At a February fundraiser for History Theatre in St. Paul, playwright Jeffrey Hatcher asked what my first official act would be as executive director of TCG. I left him in suspense, knowing that I was headed home to write my first column for American Theatre.
With this issue, I begin by paying tribute to my immediate predecessor, Gigi Bolt, who as interim executive director has brilliantly managed a transition period, working “three days a week” (as well as the other five days, I’m sure) to ensure that TCG continued to serve the field with excellence and rigor. She’s led a talented staff, which is, according to Gigi, “pushing up against the starting gate,” ready to seize the next set of opportunities for theatre in America. Also, I will always be grateful to Ben Cameron for his exceptional work in broadening TCG’s membership, while building a sense of excitement, hope and unity for the field.
I’ve recently relocated from Minnesota to New York, giving me the task of wrestling down a stack of dusty unmarked boxes in my Minneapolis basement. Several hadn’t been opened in more than seven years. Toying with the idea of transferring them directly to the dumpster, I remembered the $25 savings bond that my grandmother gave me that I’d misplaced during the last move. I thought that if I rifled through each box, I might just find it.
As fate would have it, one box was filled with theatre programs, mostly from the 1980s. They represented quite a range: Squat Theatre’s Dreamland Burns at the Kennedy Center in Washington, D.C., Theatre de la Jeune Lune’s Circus in Minneapolis, Fences at Penumbra in St. Paul, Oba Oba, the Brazilian Extravaganza on Broadway and the Public Theater’s production of Martha Clarke’s Miracolo d’Amore at the Spoleto Festival in Charleston, S.C. With each program, a series of images emerged, memories of what I was doing at that time in my life, who I attended the plays with, the impact each piece had on me and how it became woven into my life story.
Of particular significance was an epic road trip through the Blue Ridge Mountains to see The Warrior Ant by Lee Breuer and Bob Telson at Spoleto. During the two-day drive with one of Lee’s directing students, we encountered bears, banjo players and police officers. On the third day, we arrived at the Cistern, a lush, stately courtyard at the College of Charleston, which serves as one of Spoleto’s performance venues.
Lee greeted us with excitement. He was animated as he told us about the triumphs and miseries of the day. Puppets and steel drum players milled about, and massive oak trees swayed against the late afternoon sky. We felt instantly drawn into a kind of mythmaking in process, as we watched The Warrior Ant come to life.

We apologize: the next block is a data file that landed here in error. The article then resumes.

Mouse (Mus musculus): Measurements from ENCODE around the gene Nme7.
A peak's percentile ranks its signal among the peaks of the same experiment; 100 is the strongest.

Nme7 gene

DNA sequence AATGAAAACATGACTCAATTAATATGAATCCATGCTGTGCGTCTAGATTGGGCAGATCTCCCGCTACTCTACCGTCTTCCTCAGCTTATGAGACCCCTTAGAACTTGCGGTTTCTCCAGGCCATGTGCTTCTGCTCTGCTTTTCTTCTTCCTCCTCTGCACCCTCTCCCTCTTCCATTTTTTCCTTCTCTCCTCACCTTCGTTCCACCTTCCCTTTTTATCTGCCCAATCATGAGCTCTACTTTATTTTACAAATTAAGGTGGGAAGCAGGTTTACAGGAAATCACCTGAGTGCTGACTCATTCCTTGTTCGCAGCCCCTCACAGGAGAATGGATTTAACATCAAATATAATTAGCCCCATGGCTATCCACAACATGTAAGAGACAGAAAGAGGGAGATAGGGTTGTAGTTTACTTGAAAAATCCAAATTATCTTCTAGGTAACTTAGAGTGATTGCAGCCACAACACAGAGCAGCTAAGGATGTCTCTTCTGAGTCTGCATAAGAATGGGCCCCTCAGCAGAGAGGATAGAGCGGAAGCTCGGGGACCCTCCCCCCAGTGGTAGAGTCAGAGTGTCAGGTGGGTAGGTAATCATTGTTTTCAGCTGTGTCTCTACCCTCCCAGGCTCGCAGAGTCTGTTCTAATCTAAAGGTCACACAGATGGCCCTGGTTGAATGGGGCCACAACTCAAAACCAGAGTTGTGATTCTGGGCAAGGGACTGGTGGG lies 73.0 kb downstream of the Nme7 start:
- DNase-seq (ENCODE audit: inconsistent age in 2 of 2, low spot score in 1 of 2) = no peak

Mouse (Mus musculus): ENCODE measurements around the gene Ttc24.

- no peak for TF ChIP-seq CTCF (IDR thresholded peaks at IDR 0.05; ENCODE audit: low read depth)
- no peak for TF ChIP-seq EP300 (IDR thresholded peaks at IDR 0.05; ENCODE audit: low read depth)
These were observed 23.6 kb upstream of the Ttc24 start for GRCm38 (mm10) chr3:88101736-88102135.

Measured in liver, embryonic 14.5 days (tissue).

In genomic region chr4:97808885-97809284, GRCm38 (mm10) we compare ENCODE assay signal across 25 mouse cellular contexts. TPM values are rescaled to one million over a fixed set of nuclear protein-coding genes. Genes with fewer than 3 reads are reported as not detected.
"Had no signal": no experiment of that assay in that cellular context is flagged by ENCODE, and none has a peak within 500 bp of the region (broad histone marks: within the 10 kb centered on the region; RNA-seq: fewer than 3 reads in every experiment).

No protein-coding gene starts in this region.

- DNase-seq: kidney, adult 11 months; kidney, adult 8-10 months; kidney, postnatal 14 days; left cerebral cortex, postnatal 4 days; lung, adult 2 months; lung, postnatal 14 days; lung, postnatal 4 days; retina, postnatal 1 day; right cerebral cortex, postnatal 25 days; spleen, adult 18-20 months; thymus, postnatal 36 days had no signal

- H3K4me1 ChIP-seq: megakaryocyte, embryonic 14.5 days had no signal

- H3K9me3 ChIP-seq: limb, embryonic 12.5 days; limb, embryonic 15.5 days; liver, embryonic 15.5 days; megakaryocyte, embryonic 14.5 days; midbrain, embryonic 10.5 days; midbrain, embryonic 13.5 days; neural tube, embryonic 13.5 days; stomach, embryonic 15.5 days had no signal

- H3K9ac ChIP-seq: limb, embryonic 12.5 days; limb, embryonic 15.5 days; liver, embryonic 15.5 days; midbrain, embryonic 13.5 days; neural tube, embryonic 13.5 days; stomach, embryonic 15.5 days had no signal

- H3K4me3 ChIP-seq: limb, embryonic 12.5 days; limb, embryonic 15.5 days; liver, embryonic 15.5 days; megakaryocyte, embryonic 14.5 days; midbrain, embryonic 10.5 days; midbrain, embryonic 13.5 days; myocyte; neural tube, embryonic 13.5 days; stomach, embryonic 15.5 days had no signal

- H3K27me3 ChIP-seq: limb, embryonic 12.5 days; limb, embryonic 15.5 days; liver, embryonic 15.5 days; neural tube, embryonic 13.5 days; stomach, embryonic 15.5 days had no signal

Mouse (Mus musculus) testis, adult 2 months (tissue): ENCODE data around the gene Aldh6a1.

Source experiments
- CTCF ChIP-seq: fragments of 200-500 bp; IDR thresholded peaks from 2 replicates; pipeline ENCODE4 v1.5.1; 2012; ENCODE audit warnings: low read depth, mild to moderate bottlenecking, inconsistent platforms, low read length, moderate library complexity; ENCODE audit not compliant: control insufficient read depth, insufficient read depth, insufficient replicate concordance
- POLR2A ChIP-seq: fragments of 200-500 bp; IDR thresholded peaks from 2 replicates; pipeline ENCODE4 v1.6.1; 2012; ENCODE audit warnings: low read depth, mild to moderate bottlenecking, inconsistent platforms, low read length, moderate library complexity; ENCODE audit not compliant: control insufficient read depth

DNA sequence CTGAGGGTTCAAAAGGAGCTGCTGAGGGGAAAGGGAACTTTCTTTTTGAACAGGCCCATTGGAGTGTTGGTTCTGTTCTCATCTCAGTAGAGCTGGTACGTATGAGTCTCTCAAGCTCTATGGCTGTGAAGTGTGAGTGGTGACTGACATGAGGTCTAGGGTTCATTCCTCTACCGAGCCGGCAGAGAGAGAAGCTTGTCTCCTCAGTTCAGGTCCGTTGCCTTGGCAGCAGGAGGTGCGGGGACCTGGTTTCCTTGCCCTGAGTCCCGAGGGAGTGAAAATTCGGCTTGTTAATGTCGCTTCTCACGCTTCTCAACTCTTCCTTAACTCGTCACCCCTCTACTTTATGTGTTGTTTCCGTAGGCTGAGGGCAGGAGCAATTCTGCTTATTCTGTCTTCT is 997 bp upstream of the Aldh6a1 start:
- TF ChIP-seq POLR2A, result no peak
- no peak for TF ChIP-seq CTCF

In his classes, Lee talked about developing a personal mythology, made up of symbols, family experiences, well-worn myths and tales that are collected and recombined into new creations. While his approach was meant to inspire artists in making their work, it also spoke to the range of tools accessible to anyone seeking to tell their own unique story and perspective on the world.
One of my last events at the Children’s Theatre Company was the annual Whittier Family Night. First, second and third graders from the Whittier International School attended a show with their classmates and were later given free tickets to invite their families to see the same show with them. Students reveled in the fact that they already knew the theatre space and the story of the play, which were now theirs to share with their sisters, brothers, cousins, parents and grandparents.
On the evening of the event, I stood in the lobby and watched as American, Somali, Mexican and Hmong families arrived at the theatre to attend Tale of a West Texas Marsupial Girl by Lisa D’Amour and Sxip Shirey. A display of artwork, created by the students, combined the play’s symbols and themes with their own thoughts about what it means to be a friend, how friends sometimes have differences and how they hope to impact the world as they grow up.
Just before curtain, a group of four Somali children, ages 7 to 11, clamored to come on stage with me to welcome the audience. They agreed that each would say his or her name and some version of “Enjoy the show.” As we arrived backstage, Autumn Ness, who played Marsupial Girl’s mother, appeared from the dressing room area. The youngest boy let out a gasp of excitement. He recognized her from his previous attendance at the show and immediately struck up a conversation, as if they were old friends. One by one, the rest of the cast came by to greet and banter with the kids. At the appointed moment, the merry band of youngsters delivered their welcome and scampered back to their front row seats as the lights dimmed.
That evening was mythic for the kids who were there. The story of the play and the story of the evening will be woven into their own life stories. And some year, they will open an old box of programs and find Marsupial Girl.
As I take on the leadership of TCG, I come with a belief that theatre can and should be central to community life. This will inspire and guide me at the helm.
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